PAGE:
Child Custody Issues and Co-Occurrence of Intimate Partner Violence and Child Maltreatment: Controversies and Points of Agreement Amongst Practitioners
Référence bibliographique 
Lessard, Geneviève, Flynn, Catherine, Turcotte, Pierre, Damant, Dominique, Vézina, Jean-François, Godin, Marie-France, Paradis, France, Delisle, Rhea, Alcedo, Yennelys, Juneau, Lorraine, Rock, Linda et Rondeau-Cantin, Simon. 2010. «Child Custody Issues and Co-Occurrence of Intimate Partner Violence and Child Maltreatment: Controversies and Points of Agreement Amongst Practitioners ». Child and Family Social Work, vol. 15, p. 492-500.
Intentions : « In this paper we argue that although joint custody is perceived by courts and professionals as a good way to allow children to preserve contact and a continuous relationship with both parents (Duchesne 2006; Levy 2007; Saint-Jacques & Drapeau 2008), when separation occurs in a context of IPV [intimate partner violence] and child maltreatment, the situation is much more complex and raises issues related to the safety of abused children and parents (Lapierre et al. 2004; Jaffe et al. 2005; Harrison 2008). Practitioners helping these families do not all share the same point of view on child custody issues in cases of co-occurrence of IPV and child maltreatment. Our study provides a better understanding of practitioners’ thoughts on child custody issues in such cases. » (p. 499)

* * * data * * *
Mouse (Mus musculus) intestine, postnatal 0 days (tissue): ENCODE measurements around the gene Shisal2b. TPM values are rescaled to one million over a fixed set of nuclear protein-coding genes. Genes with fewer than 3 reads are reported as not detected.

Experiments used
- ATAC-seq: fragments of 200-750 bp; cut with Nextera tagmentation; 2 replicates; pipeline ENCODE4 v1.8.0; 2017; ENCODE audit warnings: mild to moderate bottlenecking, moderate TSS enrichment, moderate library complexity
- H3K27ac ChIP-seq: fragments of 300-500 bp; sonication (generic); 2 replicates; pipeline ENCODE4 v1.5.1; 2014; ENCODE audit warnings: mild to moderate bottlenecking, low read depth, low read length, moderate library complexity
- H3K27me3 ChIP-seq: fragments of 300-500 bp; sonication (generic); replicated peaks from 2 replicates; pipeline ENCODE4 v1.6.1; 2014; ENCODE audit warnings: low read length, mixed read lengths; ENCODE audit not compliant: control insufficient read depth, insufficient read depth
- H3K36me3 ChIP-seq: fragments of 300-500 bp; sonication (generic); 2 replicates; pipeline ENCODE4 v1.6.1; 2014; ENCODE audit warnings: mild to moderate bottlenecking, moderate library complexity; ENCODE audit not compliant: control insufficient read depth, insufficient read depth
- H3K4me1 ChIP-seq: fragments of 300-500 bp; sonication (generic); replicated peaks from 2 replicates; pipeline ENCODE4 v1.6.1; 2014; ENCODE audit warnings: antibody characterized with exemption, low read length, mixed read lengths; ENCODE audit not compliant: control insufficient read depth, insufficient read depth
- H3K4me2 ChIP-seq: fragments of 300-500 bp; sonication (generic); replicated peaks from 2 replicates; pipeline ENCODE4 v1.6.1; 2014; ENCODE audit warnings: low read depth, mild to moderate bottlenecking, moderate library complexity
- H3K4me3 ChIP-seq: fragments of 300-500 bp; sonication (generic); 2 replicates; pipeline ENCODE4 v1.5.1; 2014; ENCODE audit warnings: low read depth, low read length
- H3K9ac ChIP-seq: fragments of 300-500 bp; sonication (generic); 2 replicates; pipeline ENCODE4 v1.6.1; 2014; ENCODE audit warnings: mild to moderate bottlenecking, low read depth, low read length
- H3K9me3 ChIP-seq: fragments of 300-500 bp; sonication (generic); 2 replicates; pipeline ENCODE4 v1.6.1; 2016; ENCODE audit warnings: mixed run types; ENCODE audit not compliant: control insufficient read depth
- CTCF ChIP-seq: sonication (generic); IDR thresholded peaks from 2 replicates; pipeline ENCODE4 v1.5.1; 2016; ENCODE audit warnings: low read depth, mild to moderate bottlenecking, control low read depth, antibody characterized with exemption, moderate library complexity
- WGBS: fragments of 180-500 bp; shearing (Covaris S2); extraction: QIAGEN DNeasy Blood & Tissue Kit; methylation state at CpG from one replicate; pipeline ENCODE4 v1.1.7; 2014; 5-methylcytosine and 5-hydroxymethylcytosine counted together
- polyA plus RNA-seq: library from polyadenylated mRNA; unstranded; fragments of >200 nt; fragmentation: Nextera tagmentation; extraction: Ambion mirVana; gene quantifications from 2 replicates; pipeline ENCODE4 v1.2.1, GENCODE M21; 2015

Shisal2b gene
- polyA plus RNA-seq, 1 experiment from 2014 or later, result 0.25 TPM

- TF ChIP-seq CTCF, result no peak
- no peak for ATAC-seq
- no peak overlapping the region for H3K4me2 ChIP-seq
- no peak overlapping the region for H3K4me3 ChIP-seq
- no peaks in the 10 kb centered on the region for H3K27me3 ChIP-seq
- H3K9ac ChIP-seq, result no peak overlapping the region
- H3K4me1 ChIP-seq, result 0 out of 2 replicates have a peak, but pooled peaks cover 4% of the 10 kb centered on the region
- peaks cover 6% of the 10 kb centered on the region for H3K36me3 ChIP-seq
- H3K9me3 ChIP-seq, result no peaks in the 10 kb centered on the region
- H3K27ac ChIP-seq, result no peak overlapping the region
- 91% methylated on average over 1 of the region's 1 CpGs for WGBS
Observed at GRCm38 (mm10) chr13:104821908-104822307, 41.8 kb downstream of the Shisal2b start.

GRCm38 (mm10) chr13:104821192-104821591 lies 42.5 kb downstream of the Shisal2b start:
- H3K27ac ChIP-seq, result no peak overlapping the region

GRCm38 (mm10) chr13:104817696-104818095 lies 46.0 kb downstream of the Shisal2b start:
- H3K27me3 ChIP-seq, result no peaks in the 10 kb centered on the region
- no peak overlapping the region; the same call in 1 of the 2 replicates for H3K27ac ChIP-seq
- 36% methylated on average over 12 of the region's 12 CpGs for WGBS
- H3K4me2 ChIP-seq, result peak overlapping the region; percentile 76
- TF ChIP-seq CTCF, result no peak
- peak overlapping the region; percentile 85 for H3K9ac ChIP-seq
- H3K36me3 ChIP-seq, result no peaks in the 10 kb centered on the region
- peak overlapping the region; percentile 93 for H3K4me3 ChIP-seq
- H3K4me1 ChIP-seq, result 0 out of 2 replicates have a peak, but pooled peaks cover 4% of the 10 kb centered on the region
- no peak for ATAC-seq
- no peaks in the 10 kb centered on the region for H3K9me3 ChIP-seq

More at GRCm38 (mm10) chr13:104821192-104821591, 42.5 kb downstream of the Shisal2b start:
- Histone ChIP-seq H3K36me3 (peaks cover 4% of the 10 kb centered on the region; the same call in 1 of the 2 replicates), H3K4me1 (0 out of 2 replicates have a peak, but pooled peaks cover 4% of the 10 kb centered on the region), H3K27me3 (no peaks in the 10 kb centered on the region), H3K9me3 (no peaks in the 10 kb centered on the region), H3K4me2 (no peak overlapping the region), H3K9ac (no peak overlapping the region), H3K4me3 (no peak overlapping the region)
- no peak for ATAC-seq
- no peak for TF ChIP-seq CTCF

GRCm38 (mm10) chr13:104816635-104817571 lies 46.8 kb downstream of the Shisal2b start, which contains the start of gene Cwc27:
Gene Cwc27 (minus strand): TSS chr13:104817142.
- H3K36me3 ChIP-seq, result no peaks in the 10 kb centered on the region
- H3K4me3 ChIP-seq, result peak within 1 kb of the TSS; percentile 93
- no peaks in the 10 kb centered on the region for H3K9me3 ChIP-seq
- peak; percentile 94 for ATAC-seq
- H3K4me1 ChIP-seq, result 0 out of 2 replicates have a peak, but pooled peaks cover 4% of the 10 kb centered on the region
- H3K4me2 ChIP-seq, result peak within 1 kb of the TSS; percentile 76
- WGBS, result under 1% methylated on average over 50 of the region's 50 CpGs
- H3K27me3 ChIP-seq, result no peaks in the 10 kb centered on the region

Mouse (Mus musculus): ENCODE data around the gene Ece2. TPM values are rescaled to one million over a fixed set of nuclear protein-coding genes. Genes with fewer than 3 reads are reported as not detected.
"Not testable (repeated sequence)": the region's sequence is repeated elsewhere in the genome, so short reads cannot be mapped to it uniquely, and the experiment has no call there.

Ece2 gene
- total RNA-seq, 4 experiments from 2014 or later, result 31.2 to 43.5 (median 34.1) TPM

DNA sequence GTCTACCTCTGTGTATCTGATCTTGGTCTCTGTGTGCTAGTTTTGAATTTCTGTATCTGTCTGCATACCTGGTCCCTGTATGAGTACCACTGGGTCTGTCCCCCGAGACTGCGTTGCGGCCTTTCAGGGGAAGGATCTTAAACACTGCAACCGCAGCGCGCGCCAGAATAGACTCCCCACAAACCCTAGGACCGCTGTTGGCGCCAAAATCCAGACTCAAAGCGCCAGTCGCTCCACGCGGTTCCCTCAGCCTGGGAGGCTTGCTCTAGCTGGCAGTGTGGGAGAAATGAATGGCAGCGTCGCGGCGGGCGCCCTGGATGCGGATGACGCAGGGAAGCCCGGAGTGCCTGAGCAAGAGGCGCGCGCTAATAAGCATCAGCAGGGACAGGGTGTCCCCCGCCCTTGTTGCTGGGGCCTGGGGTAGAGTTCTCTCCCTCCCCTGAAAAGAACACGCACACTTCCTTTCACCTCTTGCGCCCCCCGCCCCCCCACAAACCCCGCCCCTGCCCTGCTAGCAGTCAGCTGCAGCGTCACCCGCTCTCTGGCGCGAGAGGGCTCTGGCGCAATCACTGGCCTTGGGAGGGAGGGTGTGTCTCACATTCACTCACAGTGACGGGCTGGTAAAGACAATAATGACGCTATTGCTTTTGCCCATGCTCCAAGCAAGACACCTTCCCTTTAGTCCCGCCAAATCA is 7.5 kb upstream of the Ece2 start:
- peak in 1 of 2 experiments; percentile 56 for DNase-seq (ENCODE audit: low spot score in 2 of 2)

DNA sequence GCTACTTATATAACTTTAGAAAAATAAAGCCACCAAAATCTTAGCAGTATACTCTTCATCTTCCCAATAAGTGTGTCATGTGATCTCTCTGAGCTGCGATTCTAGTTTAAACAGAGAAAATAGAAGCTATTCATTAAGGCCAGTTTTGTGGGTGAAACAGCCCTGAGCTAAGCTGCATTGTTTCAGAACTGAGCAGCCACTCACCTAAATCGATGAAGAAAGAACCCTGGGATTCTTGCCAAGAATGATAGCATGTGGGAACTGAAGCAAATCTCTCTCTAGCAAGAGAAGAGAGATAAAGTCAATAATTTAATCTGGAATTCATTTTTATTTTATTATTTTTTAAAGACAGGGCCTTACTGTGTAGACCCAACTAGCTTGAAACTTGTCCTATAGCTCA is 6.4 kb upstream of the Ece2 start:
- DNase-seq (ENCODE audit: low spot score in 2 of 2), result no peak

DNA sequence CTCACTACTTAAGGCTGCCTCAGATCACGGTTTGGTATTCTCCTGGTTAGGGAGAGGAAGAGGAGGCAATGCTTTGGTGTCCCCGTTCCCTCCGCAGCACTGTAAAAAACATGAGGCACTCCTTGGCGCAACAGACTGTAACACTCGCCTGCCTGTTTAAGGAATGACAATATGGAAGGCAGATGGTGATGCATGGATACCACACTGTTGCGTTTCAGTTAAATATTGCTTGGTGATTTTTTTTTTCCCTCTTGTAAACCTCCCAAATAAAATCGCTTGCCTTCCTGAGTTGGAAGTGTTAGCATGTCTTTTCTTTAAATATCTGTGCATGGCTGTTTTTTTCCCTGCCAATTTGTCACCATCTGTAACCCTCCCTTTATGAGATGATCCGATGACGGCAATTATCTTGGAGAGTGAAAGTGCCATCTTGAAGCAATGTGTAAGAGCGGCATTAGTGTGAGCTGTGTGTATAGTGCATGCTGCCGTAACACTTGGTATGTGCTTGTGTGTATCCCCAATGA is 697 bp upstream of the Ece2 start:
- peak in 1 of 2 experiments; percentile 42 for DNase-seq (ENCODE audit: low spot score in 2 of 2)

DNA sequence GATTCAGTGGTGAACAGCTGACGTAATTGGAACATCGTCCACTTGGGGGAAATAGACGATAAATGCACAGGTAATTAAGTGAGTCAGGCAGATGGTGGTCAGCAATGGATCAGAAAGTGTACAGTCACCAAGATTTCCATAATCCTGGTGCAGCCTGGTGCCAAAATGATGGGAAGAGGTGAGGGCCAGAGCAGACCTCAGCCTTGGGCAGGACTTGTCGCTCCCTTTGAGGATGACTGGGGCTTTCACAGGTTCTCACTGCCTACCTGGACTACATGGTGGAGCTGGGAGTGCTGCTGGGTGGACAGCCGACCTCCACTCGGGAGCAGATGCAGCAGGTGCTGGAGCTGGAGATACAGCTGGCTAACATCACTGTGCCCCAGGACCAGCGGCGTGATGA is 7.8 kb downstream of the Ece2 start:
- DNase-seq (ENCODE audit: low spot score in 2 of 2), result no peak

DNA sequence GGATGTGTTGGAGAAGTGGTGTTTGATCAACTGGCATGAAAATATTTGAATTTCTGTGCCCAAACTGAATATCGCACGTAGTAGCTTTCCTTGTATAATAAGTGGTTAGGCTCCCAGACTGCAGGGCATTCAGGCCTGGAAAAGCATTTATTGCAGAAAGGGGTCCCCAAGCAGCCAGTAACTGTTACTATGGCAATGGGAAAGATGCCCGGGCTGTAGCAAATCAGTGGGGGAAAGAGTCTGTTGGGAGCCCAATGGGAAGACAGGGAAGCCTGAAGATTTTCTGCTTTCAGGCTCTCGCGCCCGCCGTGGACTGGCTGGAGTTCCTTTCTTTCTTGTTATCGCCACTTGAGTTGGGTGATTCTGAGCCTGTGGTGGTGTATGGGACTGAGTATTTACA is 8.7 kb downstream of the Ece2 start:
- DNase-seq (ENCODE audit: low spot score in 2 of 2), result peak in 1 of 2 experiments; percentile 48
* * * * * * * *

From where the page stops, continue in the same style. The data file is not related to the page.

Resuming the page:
Échantillon/Matériau : « Focus groups were held with a total of 43 practitioners from six different settings concerned with child custody in cases of co-occurrence of IPV and child maltreatment. » (p. 492)
Instruments : Questions guidant les groupes de discussion
Type de traitement des données : Analyse de contenu
« The situation of families undergoing separation in a context of co-occurrence of intimate partner violence (IPV) and child maltreatment raises certain issues related to child custody. The results presented in this paper were collected and analysed within the framework of a qualitative study aiming to identify the principal points of agreement and the main controversies amongst practitioners in several different types of organizations. [...] Although they agreed on the importance of ensuring the safety of victims of violence, their views diverged on three points: (1) the importance of preserving the father–child relationship; (2) collaboration between voluntary organizations and semi-voluntary or legal agencies; and (3) consideration of cultural differences. » (p. 492)